ABs hailed in victory parade
Auckland - Tens of thousands of people flooded onto the streets of downtown Auckland on Monday to celebrate the end of a 24-year drought after the All Blacks beat France in the Rugby World Cup final.
New Zealand had not won the Webb Ellis trophy since the inaugural tournament in 1987 and were forced to dig deep in Sunday's final as they rode a wave of emotion across the rugby-mad country of four million to scratch out an 8-7 victory at a packed Eden Park.
With Monday a public holiday in New Zealand, the collective hangover of the country's largest city was still palpable on the streets as thousands of people gathered early for the victors' parade, mixing with stragglers making their way home from late-night festivities.
Crowds were banked 20-deep in places along the parade's route in central Auckland as the procession kicked off at 2:30 p.m. local time (0130 GMT) with players, coaches and support staff ferried along city streets in a convoy of open-deck utility vehicles.
"This is very special. I can't believe how many people are out here ... This is just awesome," All Blacks flyhalf Daniel Carter, whose tournament finished early with a torn groin tendon, told local television from the back of the first car.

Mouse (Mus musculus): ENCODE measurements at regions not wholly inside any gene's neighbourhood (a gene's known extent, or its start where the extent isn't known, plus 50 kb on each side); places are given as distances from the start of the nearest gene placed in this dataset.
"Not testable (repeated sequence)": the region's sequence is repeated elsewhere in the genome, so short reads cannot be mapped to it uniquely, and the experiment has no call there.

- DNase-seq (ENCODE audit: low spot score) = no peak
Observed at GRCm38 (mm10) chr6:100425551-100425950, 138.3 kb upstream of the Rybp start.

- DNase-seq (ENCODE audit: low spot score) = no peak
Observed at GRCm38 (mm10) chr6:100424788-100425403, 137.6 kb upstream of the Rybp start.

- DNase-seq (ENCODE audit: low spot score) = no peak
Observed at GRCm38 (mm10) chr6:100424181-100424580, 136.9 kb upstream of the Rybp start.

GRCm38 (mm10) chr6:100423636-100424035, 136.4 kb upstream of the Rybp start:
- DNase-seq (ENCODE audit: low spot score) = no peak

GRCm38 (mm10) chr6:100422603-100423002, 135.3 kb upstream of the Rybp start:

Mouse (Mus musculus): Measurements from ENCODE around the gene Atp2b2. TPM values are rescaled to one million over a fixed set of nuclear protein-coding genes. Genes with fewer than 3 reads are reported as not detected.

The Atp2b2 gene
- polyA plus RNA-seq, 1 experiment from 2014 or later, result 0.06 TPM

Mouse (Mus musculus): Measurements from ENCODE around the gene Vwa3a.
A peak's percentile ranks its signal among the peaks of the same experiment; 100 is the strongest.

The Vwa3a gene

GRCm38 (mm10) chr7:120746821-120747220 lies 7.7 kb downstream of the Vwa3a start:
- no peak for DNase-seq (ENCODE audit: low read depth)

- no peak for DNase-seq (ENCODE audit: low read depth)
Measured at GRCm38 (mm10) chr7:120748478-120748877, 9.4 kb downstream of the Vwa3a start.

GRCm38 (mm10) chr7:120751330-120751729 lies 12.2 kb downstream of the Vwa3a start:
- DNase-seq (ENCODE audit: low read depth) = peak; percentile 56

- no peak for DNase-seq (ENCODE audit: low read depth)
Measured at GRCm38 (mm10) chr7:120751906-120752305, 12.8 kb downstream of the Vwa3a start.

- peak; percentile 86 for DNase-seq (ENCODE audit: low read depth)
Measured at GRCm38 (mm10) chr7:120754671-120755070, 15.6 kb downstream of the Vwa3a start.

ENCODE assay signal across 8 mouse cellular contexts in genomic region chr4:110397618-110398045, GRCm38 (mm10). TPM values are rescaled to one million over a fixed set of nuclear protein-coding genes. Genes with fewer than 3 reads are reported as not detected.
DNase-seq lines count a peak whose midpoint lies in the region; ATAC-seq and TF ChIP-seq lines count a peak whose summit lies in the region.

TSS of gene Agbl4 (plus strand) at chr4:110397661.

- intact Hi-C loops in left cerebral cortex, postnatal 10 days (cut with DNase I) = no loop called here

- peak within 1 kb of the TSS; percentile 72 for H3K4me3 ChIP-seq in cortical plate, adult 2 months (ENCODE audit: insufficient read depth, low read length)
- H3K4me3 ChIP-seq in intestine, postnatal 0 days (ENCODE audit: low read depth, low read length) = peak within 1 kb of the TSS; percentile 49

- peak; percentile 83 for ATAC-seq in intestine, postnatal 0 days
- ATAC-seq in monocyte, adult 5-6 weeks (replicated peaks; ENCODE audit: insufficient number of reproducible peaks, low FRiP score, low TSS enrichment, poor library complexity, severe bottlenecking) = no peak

Monday's joyous outpouring, the largest in the country since Team New Zealand's 'Black Magic' won yachting's greatest prize for the first time with their 1995 America's Cup triumph, was carried by both national television networks and left the players amazed by the turn-out.
"It's a great day. It's so fantastic. Just shows how much it means to everyone in New Zealand and it's great to be part of it," said scrumhalf Andy Ellis, who kicked the ball into touch to end Sunday's final and a generation of frustration.
Captain Richie McCaw and coach Graham Henry paraded the Webb Ellis trophy in the final car, with veterans Brad Thorn and Mils Muliaina and assistant coach Wayne Smith, all of whom ended their All Blacks careers at the tournament.
The team will be feted in further parades this week.
New Zealand's second largest city of Christchurch, which lost the right to host seven World Cup games after a devastating earthquake in February, will hail them on Tuesday before they head to Wellington the following day.
"It means everything (to get the support of the people). You dream of this as a little kid and for it to come true is unreal," said flyhalf Aaron Cruden, who went off in the final with a knee injury.
"New Zealand, we love you. YES!"